Кращий спосіб заохотити справедливий розподіл існуючих вакцин – це не усунути фінансові стимули а зробити те, що більшість виробників вакцин проти COVID-19 насправді вже роблять: зниження їх цін для країн, що розвиваються, або продаж вакцини на вартість. Розробники вакцини Оксфорд-АстраЗенека пообіцяли продавати за собівартістю, поки пандемія не закінчиться.

Чому важливо захистити права інтелектуальної власності

Противники прав інтелектуальної власності часто роблять помилку, сприймаючи інновації як належне, тим самим закриваючи очі на рушійну силу будь-якого виду підприємництва: економічні стимули. Патенти та різні інші форми інтелектуальної власності не є упередженими щодо винахідника. Навпаки, вони гарантують, що компанії можуть продовжувати впроваджувати інновації та постачати свою продукцію споживачам.

Короткотерміновим результатом зниження прав інтелектуальної власності буде розширений доступ до інновацій, але в довгостроковій перспективі інновацій не буде. 

Нам потрібно захищати права інтелектуальної власності, якщо ми хочемо перемогти коронавірус та багато інших захворювань. Пацієнти, яким одного разу можуть поставити діагноз невиліковних захворювань, таких як хвороба Альцгеймера, діабет або ВІЛ/СНІД, повинні скористатися шансом на отримання ліків, а захист прав інтелектуальної власності – це єдиний спосіб надати їм такий шанс.

Originally published here.


Consumer Choice Center (Centro de Escolha do Consumidor) tem acompanhado de perto os efeitos da pandemia na vida dos consumidores, desde o acesso e distribuição da vacina até as consequências no mercado interno e international.

Para Fabio Fernandes, diretor global de Relações Institucionais e Governamentais da entidade de defesa do consumidor Consumer Choice Center, “agora que grande parte dos países do mundo tem acesso à vacina, a próxima luta não será contra o vírus mas pela recuperação econômica”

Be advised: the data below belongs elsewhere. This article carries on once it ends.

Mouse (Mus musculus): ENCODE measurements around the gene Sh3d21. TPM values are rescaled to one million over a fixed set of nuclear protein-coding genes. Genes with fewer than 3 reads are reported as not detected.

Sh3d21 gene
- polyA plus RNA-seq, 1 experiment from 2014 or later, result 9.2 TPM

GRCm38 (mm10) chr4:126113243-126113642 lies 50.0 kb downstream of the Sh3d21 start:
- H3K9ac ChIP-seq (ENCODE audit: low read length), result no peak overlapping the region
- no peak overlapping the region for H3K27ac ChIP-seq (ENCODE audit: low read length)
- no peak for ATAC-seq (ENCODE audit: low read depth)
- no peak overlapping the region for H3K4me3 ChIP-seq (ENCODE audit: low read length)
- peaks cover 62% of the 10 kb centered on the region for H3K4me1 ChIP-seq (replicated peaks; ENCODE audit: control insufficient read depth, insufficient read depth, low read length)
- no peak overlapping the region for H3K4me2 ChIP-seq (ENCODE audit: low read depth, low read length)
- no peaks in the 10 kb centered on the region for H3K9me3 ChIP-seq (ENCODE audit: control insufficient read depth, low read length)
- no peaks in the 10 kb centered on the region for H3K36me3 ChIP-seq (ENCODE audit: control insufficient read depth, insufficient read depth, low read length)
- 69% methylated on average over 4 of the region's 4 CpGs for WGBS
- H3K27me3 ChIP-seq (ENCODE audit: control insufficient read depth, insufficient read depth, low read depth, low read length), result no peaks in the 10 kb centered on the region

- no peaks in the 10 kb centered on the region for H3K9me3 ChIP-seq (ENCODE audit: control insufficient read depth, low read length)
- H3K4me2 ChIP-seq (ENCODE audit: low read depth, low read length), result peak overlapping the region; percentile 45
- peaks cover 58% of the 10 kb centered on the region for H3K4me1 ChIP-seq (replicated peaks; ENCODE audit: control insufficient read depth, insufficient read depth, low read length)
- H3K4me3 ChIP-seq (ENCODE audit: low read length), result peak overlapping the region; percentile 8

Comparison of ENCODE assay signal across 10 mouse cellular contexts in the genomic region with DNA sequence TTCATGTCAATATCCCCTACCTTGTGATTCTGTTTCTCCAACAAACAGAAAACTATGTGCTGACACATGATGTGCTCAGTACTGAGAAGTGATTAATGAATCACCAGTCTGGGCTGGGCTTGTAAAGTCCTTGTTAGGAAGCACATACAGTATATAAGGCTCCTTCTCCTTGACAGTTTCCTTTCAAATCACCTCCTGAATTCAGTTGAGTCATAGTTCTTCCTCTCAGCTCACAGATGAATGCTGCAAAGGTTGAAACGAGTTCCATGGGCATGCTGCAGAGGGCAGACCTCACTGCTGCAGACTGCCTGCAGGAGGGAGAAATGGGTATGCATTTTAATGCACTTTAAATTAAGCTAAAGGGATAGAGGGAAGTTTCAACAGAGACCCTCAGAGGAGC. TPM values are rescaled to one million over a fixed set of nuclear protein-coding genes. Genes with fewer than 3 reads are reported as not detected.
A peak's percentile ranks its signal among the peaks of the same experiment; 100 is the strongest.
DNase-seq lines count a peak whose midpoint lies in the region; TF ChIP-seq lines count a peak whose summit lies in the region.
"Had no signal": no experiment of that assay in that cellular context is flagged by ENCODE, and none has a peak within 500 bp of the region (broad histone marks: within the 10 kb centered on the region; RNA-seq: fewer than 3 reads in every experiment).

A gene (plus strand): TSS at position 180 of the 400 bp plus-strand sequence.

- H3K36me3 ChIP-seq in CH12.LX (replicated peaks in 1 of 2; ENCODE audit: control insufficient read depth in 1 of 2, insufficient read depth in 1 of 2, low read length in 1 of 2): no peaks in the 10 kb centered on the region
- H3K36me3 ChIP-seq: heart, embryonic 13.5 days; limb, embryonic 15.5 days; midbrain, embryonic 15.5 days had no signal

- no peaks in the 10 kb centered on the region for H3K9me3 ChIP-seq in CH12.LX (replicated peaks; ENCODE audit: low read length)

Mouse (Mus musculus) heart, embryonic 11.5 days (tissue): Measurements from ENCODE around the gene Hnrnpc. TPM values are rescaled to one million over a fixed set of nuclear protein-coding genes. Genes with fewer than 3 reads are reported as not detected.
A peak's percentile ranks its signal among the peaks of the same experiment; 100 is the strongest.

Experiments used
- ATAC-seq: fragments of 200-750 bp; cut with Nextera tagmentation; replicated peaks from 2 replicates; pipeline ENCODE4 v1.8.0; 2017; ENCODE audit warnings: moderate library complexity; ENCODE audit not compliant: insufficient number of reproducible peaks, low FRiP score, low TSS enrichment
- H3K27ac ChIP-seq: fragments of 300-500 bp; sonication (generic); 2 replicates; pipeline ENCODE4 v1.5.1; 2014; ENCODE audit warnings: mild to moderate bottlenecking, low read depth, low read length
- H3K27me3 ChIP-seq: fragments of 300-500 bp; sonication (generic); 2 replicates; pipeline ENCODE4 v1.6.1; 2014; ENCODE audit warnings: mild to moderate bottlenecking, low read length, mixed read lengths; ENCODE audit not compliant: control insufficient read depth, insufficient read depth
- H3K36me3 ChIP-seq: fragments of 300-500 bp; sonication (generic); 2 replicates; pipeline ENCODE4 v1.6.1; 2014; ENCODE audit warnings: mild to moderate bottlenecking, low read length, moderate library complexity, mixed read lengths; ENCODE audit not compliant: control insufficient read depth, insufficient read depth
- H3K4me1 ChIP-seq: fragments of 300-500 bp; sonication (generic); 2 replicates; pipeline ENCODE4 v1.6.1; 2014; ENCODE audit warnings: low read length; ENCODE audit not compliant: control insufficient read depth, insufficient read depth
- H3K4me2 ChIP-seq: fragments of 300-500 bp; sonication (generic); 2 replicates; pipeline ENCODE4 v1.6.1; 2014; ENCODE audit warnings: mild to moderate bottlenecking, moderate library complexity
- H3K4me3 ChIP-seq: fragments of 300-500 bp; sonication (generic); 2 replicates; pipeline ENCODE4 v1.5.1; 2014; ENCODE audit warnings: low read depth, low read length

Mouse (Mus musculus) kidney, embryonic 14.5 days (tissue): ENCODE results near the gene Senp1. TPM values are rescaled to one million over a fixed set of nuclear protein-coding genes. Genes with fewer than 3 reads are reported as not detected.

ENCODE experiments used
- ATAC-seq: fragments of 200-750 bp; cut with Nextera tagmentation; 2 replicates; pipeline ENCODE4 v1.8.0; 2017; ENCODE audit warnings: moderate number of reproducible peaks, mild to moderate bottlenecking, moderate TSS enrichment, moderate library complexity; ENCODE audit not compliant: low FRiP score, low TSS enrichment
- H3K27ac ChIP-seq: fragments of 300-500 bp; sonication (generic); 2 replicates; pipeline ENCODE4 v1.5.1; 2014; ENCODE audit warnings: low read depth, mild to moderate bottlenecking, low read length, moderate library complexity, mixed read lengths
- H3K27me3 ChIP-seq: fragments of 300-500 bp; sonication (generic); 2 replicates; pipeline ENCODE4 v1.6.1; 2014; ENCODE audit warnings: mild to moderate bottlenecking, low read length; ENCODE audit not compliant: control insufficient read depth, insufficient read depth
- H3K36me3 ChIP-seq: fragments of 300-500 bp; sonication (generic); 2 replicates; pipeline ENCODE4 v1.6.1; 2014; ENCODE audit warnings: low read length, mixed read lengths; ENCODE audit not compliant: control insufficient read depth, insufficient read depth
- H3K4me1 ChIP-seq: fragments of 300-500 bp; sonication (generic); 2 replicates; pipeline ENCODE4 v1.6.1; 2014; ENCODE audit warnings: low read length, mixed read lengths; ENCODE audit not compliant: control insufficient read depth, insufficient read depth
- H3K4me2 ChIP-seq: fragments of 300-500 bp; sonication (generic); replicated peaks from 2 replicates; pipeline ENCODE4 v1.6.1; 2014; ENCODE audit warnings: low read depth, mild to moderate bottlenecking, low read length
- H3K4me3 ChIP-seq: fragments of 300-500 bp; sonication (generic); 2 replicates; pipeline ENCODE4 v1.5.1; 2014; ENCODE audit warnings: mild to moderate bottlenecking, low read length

“As leis e acordos de propriedade intelectual como o TRIPs – do qual o Brasil é signatário – foram fundamentais na descoberta e desenvolvimento em um curtíssimo espaço de tempo da vacina para o COVID-19. Porém algumas pessoas querem flexibilizar essas regras, o que causaria danos irreversíveis” disse Fernandes.

“Precisamos permanecer firmes em nossa defesa dos direitos de propriedade intelectual se quisermos derrotar o coronavírus e as suas variantes, além de muitas outras doenças que hoje são incuráveis. Proteger a propriedade intelectual é a única maneira de dar a esses pacientes uma chance de cura. Se agirmos sem temperamento agora, expandindo ou flexibilizando a TRIPs e enfraquecermos ainda mais os direitos de PI, causaremos danos que dificilmente serão reversíveis, e o mundo pós-pandêmico terá de pagar a conta.”

No Brasil, o artigo 40 da Lei de Direitos de Propriedade Intelectual nº 9.279/1996 que está sendo julgado pelo STF, é um mecanismo criado para compensar atrasos administrativos do Inpi (Instituto Nacional de Propriedade Industrial) e concede automaticamente à patente uma exclusividade mínima de dez anos.

Para Fernandes “Os consumidores estão preocupados com a possibilidade de novos produtos, tecnologias e medicamentos não estarem disponíveis no Brasil por uma insegurança jurídica. A lei de propriedade intelectual no Brasil está de acordo com o padrão internacional e essa decisão do STF pode enfraquecer esse direito pondo em risco o futuro da inovação no Brasil”

“Vacinas para o setor de agropecuária, remédios contra o Câncer, componentes de informática como microchips para celulares, telecomunicações como a rede 5G e até Inteligência Artificial são alguns exemplos de produtos e inovações que podem atrasar ou até mesmo nunca chegarem ao mercado brasileiro se o Artigo 40 for derrubado” afirmou Fernandes.

“A raiz do problema não é o parágrafo 40 e sim os enormes atrasos que os órgãos públicos brasileiros causam na aprovação de patentes. Esses atrasos prejudicam não apenas as empresas que solicitam proteção de patentes, mas também os consumidores e pacientes que aguardam a aprovação das patentes para ver a entrada de produtos e medicamentos no mercado brasileiro.” explicou Fernandes.

“Os maiores interessados em derrubar o parágrafo 40 são as indústrias farmacêuticas de medicamentos genéricos e biossimilares, que usam os consumidores para fazer campanha para ‘redução nos preços’. O que precisamos na realidade é adotar políticas que baixem impostos e diminuam a burocracia e não aquelas que legalizam o roubo de propriedade intelectual, afinal, os consumidores querem as mais novas tecnologias com preços competitivos e não produtos velhos baratos.” argumentou Fernandes.